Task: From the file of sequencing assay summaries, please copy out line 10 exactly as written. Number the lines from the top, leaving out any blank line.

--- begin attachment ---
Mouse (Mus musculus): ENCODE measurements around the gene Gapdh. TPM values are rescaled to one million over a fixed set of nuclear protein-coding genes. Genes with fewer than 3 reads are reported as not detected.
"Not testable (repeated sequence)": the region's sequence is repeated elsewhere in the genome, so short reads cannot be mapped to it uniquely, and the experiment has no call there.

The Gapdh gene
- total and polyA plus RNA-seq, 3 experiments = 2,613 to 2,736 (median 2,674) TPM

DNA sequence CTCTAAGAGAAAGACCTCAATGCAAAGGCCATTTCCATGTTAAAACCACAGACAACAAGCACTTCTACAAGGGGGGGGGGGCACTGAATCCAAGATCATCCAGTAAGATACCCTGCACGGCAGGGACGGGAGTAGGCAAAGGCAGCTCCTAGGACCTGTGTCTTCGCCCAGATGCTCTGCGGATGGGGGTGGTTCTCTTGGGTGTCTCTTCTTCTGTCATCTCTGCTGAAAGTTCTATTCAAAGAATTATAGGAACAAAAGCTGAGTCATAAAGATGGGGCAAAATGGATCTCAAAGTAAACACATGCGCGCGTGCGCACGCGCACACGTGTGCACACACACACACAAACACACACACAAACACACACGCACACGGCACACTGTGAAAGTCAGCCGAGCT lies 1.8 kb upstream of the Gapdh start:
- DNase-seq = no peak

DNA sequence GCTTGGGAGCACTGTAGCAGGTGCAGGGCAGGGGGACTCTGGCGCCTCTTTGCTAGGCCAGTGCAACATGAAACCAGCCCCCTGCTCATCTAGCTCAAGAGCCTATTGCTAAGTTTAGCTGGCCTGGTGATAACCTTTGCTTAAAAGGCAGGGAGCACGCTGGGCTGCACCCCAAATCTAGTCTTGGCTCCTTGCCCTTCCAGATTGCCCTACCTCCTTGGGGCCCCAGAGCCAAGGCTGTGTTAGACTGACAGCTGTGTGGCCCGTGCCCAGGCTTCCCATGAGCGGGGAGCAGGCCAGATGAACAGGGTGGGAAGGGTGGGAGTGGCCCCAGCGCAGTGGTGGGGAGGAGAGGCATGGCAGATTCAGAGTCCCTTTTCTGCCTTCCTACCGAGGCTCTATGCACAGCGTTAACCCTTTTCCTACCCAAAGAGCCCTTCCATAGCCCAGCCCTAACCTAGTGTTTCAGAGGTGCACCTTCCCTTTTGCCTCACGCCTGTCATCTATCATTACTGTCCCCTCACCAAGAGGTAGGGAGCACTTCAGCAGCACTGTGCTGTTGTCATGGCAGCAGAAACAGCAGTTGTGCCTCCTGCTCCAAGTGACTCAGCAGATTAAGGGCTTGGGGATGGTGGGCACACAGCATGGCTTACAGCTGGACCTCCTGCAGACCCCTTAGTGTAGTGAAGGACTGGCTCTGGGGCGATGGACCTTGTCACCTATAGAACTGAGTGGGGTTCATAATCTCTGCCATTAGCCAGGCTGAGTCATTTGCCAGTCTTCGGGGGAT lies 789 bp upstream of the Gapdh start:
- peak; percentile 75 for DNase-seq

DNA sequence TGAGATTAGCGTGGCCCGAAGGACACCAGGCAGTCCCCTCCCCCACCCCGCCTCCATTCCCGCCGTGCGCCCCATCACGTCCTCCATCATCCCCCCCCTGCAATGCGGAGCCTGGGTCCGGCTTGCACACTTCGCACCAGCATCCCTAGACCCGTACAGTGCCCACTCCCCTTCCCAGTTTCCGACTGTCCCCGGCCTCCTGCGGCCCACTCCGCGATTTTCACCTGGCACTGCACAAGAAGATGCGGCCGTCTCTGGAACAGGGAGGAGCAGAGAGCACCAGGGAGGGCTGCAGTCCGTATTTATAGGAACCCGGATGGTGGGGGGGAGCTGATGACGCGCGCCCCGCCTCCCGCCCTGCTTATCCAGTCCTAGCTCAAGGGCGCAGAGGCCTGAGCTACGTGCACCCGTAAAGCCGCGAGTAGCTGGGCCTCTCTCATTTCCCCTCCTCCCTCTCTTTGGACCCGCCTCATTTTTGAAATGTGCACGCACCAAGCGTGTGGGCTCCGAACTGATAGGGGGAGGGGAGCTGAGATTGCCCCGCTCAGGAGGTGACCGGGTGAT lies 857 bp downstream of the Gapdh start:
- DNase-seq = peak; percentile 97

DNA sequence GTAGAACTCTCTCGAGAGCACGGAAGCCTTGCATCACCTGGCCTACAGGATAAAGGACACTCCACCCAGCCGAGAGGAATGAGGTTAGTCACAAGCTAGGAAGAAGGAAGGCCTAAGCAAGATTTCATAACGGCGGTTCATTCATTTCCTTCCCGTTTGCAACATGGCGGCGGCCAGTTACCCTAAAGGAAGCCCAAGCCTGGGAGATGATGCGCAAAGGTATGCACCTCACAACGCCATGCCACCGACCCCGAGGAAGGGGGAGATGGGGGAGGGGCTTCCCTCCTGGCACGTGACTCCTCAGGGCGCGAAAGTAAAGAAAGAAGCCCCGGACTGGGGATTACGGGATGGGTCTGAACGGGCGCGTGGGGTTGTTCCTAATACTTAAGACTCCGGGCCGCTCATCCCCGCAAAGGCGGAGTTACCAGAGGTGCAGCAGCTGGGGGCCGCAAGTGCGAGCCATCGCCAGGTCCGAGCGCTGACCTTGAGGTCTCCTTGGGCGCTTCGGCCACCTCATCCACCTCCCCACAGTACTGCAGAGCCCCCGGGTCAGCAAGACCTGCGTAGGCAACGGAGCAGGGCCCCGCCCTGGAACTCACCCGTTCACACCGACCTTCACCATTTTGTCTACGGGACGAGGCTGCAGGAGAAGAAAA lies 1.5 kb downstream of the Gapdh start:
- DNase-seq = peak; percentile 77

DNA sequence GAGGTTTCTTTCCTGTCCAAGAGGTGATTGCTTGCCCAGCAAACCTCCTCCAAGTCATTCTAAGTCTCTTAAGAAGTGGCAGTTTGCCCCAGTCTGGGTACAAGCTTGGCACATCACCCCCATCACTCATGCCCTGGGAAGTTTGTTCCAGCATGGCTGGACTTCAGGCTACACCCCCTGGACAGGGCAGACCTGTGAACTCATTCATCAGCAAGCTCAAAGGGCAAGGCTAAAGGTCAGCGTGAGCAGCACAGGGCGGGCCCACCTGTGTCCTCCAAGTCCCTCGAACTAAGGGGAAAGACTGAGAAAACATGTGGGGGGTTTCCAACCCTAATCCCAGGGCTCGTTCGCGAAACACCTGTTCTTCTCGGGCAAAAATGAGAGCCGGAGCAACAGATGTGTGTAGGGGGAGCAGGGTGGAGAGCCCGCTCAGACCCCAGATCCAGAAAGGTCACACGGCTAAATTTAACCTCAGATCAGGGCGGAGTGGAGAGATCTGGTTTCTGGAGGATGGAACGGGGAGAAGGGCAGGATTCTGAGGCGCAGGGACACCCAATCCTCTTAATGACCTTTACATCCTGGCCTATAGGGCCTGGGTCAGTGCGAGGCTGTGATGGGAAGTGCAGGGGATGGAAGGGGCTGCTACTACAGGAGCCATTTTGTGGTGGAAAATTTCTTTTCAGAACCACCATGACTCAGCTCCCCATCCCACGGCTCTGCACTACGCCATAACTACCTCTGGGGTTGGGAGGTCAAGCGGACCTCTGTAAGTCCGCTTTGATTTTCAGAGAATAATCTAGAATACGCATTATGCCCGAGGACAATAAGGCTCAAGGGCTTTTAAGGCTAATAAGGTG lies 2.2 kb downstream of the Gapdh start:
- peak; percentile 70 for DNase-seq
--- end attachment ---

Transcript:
- DNase-seq = peak; percentile 97